Related involvement


Year Conductor[k] Musical Director Notes Ref.
1960 Øivind Bergh N/A [4]
1964 Karsten Andersen
1965 Øivind Bergh
1971 Arne Bendiksen [l] [5]
1972 Carsten Klouman
1974 Frode Thingnæs
1975 Carsten Klouman
1976 Frode Thingnæs [m]
1977 Carsten Klouman
1979 Sigurd Jansen [n]
1980 [6]
1985 Terje Fjærn
1986 Egil Monn-Iversen [o]
1987 Terje Fjærn N/A
1988 Arild Stav [p]
1989 Pete Knutsen
1992 Rolf Løvland
1994 Pete Knutsen
1995 Geir Langslet
1996 Frode Thingnæs
1997 Geir Langslet N/A

Additionally, there was an orchestra present at the 1999 national final, conducted by Geir Langslet (the winning song, however, was presented without orchestral accompaniment) and at the 2015 national final, conducted by Anders Eljas.

Heads of delegation

Year Head of delegation Ref.
19982005 Jon Ola Sand
20062009, 20122015 Stian Malme
20102011 Skjalg Solstad
2016–present Stig Karlsen


List of supervisors of Melodi Grand Prix, better known as MGP-general or GP-general in Norway:

Year Head of delegation Ref.
c. 2007–2012 Per Sundnes
2013–2015 Vivi Stenberg
2016–2017 Jan Fredrik Karlsen
2018–present Stig Karlsen

Commentators and spokespersons

Year Commentator Spokesperson Ref.
1960 Erik Diesen Kari Borg Mannsåker
1961 Leif Rustad Mette Janson
1962 Odd Grythe Kari Borg Mannsåker
1963 Øivind Johnsen Roald Øyen
1964 Odd Grythe Sverre Christophersen
1965 Erik Diesen
1966 Sverre Christophersen Erik Diesen
1967 Erik Diesen Sverre Christophersen
1968 Roald Øyen
1969 Sverre Christophersen Janka Polanyi
1970 No commentator Did not participate
1971 Sverre Christophersen No spokesperson
1972 Roald Øyen
1973 John Andreassen
1974 Sverre Christophersen
1976 Jo Vestly
1977 John Andreassen
1978 Bjørn Scheele Egil Teige
1979 Egil Teige Sverre Christophersen
1980 Knut Aunbu Roald Øyen
1981 Sverre Christophersen
1982 Bjørn Scheele Erik Diesen
1983 Ivar Dyrhaug
1984 Roald Øyen Egil Teige
1985 Veslemøy Kjendsli Erik Diesen
1986 Knut Bjørnsen Nina Matheson
1987 John Andreassen and Tor Paulsen Sverre Christophersen
1988 John Andreassen Andreas Diesen
1989 Sverre Christophersen
1990 Leif Erik Forberg
1991 John Andreassen and Jahn Teigen
1992 John Andreassen
1993 Leif Erik Forberg
1994 Jostein Pedersen
1995 Annette Groth
1996 Jostein Pedersen Ragnhild Sælthun Fjørtoft
2000 Marit Åslein
2001 Roald Øyen
2002 Did not participate
2003 Roald Øyen
2004 Ingvild Helljesen
2007 Per Sundnes Synnøve Svabø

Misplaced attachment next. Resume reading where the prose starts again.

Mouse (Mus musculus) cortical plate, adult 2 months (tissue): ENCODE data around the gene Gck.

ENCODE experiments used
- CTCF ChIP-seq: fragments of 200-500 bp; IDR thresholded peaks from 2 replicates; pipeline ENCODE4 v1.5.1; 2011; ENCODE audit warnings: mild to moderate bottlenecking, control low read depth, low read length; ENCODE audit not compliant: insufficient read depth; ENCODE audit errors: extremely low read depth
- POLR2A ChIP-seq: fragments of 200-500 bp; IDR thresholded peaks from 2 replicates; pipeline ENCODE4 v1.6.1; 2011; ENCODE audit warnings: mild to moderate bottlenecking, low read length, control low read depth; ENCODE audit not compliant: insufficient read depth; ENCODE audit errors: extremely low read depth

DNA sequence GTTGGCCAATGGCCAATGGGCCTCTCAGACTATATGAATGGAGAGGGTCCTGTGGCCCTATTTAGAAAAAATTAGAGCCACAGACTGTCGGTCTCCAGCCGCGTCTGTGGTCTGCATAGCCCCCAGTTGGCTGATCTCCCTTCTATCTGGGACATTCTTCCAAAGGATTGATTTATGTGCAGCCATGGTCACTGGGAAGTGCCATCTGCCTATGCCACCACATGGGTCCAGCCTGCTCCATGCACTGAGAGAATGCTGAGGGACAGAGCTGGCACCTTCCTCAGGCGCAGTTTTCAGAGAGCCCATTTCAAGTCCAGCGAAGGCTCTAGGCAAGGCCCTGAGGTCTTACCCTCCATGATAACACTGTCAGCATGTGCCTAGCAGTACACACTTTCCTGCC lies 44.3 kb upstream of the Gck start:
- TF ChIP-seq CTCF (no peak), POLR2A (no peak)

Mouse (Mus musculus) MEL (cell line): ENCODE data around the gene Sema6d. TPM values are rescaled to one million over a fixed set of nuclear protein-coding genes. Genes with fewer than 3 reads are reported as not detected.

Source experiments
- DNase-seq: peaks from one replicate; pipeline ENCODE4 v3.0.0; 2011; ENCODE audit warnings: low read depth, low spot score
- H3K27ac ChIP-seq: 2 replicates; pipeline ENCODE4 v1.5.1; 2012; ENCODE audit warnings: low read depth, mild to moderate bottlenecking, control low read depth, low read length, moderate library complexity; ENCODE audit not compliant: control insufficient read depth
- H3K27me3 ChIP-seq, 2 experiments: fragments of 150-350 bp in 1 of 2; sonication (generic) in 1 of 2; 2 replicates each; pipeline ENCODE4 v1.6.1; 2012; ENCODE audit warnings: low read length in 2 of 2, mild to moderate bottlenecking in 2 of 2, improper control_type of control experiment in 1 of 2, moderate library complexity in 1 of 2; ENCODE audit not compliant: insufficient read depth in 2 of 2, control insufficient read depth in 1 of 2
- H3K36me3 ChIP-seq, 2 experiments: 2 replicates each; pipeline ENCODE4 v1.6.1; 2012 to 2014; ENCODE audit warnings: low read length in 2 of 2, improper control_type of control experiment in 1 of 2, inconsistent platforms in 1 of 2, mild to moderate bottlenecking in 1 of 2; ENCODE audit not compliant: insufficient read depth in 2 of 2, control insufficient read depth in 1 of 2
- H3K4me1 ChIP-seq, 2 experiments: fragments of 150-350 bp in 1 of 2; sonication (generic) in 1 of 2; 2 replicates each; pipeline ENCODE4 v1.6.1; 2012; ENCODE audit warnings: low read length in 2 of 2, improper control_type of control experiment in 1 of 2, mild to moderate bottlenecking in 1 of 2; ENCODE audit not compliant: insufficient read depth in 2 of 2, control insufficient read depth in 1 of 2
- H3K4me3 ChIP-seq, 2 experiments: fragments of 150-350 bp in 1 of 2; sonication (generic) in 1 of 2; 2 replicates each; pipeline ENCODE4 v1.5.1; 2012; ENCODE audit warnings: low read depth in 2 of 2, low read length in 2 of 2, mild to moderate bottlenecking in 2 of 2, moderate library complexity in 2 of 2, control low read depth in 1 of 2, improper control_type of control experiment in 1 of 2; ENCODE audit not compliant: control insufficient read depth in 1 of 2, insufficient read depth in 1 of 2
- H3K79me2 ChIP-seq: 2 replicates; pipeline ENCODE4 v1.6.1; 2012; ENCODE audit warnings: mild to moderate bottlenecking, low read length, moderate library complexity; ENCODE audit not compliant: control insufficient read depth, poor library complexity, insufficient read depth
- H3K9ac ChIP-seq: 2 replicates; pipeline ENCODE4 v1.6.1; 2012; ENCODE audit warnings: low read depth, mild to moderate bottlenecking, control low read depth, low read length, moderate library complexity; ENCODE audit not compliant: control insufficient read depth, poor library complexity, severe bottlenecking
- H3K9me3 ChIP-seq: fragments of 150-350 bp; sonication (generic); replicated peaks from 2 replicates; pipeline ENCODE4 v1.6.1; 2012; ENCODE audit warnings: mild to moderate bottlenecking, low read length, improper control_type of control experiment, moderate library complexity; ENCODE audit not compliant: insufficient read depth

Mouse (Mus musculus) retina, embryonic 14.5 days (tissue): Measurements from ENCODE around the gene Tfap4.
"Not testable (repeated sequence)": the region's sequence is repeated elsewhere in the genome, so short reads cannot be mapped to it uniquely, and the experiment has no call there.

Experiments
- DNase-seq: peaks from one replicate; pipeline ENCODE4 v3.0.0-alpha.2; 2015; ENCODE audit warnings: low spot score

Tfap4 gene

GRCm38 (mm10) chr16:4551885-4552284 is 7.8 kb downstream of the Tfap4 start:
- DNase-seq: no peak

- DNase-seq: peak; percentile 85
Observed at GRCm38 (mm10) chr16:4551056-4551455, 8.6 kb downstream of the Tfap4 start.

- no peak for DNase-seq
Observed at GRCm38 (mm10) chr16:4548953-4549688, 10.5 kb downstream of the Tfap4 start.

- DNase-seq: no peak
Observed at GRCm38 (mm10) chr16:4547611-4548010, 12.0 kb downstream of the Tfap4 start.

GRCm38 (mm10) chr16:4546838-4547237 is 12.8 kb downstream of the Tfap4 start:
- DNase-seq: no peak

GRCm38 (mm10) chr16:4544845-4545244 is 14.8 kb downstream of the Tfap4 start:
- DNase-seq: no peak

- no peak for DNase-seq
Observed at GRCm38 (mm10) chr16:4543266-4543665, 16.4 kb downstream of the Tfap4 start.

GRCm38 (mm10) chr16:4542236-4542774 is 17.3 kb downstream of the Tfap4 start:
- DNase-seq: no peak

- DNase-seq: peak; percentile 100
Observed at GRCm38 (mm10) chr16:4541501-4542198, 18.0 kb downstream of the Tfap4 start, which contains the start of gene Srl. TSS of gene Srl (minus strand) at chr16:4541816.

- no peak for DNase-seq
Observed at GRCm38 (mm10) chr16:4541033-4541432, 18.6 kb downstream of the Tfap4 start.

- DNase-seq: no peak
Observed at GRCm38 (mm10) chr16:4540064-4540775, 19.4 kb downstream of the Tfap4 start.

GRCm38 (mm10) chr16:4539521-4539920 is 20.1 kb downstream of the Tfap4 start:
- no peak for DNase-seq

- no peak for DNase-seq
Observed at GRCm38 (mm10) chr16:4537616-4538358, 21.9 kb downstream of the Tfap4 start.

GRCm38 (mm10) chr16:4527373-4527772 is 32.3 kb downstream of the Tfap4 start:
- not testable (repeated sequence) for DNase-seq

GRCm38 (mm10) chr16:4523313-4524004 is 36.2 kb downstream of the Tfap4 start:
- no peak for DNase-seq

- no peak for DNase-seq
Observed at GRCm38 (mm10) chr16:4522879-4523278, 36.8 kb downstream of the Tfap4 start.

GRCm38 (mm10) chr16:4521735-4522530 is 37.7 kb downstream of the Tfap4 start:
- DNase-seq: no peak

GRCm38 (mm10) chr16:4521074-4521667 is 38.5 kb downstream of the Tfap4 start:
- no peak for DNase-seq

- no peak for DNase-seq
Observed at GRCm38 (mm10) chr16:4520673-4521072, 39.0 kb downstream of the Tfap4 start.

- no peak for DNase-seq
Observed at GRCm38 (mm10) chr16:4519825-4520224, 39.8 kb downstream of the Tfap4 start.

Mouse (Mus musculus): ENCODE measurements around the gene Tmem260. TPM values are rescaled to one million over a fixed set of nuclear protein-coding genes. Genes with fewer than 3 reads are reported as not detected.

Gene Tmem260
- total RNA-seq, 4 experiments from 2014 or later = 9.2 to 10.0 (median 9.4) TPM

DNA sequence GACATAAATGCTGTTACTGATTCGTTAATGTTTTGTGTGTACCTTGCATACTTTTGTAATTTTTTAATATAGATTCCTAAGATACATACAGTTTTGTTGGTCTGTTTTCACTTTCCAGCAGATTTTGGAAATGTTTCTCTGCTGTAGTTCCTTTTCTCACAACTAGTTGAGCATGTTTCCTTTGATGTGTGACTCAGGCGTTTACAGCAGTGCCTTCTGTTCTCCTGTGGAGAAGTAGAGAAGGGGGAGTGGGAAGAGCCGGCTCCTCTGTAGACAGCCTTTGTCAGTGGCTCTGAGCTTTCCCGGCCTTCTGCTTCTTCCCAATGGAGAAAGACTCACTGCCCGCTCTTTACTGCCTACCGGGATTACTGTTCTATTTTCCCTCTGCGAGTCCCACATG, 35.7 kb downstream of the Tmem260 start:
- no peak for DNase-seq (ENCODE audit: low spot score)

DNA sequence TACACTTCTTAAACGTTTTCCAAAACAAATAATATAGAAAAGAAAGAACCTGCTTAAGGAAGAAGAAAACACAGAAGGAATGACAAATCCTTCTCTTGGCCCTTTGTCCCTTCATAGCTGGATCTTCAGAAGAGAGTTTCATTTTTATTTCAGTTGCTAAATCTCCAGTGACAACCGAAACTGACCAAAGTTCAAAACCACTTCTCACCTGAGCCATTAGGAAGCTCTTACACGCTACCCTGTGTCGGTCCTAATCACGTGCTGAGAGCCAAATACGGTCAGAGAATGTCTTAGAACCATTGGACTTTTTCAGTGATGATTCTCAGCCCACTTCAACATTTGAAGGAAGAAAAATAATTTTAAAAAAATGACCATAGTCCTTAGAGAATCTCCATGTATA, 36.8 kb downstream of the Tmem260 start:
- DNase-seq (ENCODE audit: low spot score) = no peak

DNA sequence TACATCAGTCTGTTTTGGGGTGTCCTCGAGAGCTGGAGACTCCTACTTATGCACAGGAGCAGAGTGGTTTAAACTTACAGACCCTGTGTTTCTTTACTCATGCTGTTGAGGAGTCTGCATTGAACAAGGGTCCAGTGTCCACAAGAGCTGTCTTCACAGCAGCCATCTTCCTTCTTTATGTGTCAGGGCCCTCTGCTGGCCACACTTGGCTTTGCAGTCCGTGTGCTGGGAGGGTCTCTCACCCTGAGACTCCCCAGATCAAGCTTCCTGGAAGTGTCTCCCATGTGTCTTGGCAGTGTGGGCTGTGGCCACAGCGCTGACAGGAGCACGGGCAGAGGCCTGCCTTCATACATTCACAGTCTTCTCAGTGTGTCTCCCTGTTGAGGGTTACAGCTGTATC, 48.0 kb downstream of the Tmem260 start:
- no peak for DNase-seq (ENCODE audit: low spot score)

2008 Per Sundnes and Hanne Hoftun Stian Barsnes-Simonsen
2009 Synnøve Svabø
2010 Olav Viksmo-Slettan Anne Rimmen
2011 Nadia Hasnaoui
2013 Tooji
2014 Margrethe Røed
2016 Elisabeth Andreassen
2017 Marcus & Martinus
2018 Aleksander Walmann and Jowst
2019 Alexander Rybak
2020 Marte Stokstad Not announced before cancellation
2021 Marte Stokstad Silje Skjemstad Cruz


See also

Notes and references


  1. ^ The title and line "Voi Voi" is in Northern Sami.
  2. ^ Also contains some lyrics in Spanish, Italian, Dutch, German, Irish, Hebrew, Serbo-Croatian, Finnish, Swedish and Norwegian.
  3. ^ Although the song was performed mostly in Norwegian (and with joik), the title and line "Sámiid ædnan" is in Northern Sami.
  4. ^ Contained words in English in the reprise.
  5. ^ a b If a country had won the previous year, they did not have to compete in the semi-finals the following year.
  6. ^ Spain originally gave its 12 points to Israel and 10 to Norway. After the broadcast it was announced that Spanish broadcaster wrongly tallied the votes and Germany should have got the top mark – 12 points – instead of being snubbed, as it happened. The mistake was corrected and so Germany was placed 7th over Norway. Israel and Norway both received 2 points less than originally and Croatia, Malta, Portugal, United Kingdom, Netherlands, Belgium, Estonia and Turkey all received one point less than indicated during the broadcast.
  7. ^ a b According to the then-Eurovision rules, the top ten non-Big Four countries from the previous year along with the Big Four automatically qualified for the Grand Final without having to compete in semi-finals. For example, if Germany and France placed inside the top ten, the 11th and 12th spots were advanced to next year's Grand Final along with all countries ranked in the top ten.